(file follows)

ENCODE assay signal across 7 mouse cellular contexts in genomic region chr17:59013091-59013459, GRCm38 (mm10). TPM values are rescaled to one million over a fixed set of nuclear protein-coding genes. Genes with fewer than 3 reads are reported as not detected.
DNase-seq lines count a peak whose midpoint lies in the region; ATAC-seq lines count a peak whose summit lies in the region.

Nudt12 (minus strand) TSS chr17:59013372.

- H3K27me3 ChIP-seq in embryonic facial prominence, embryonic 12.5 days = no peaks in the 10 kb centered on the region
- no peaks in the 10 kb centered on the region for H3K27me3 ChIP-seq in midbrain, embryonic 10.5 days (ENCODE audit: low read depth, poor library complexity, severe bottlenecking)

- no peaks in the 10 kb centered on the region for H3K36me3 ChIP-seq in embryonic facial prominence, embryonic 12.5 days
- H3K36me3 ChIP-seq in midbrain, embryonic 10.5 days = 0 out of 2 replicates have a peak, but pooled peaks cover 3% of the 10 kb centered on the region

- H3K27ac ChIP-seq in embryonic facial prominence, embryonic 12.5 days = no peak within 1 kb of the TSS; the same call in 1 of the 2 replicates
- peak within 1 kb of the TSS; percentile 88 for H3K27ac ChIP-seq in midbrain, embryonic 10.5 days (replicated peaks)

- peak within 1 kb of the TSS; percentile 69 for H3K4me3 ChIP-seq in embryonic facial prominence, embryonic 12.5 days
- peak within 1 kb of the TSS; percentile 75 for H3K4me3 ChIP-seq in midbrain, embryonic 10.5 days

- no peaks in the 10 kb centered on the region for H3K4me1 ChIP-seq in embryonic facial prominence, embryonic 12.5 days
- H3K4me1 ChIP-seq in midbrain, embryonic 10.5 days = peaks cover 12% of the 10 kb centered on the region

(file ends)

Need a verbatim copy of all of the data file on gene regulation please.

ENCODE assay signal across 7 mouse cellular contexts in genomic region chr17:59013091-59013459, GRCm38 (mm10). TPM values are rescaled to one million over a fixed set of nuclear protein-coding genes. Genes with fewer than 3 reads are reported as not detected.
DNase-seq lines count a peak whose midpoint lies in the region; ATAC-seq lines count a peak whose summit lies in the region.

Nudt12 (minus strand) TSS chr17:59013372.

- H3K27me3 ChIP-seq in embryonic facial prominence, embryonic 12.5 days = no peaks in the 10 kb centered on the region
- no peaks in the 10 kb centered on the region for H3K27me3 ChIP-seq in midbrain, embryonic 10.5 days (ENCODE audit: low read depth, poor library complexity, severe bottlenecking)

- no peaks in the 10 kb centered on the region for H3K36me3 ChIP-seq in embryonic facial prominence, embryonic 12.5 days
- H3K36me3 ChIP-seq in midbrain, embryonic 10.5 days = 0 out of 2 replicates have a peak, but pooled peaks cover 3% of the 10 kb centered on the region

- H3K27ac ChIP-seq in embryonic facial prominence, embryonic 12.5 days = no peak within 1 kb of the TSS; the same call in 1 of the 2 replicates
- peak within 1 kb of the TSS; percentile 88 for H3K27ac ChIP-seq in midbrain, embryonic 10.5 days (replicated peaks)

- peak within 1 kb of the TSS; percentile 69 for H3K4me3 ChIP-seq in embryonic facial prominence, embryonic 12.5 days
- peak within 1 kb of the TSS; percentile 75 for H3K4me3 ChIP-seq in midbrain, embryonic 10.5 days

- no peaks in the 10 kb centered on the region for H3K4me1 ChIP-seq in embryonic facial prominence, embryonic 12.5 days
- H3K4me1 ChIP-seq in midbrain, embryonic 10.5 days = peaks cover 12% of the 10 kb centered on the region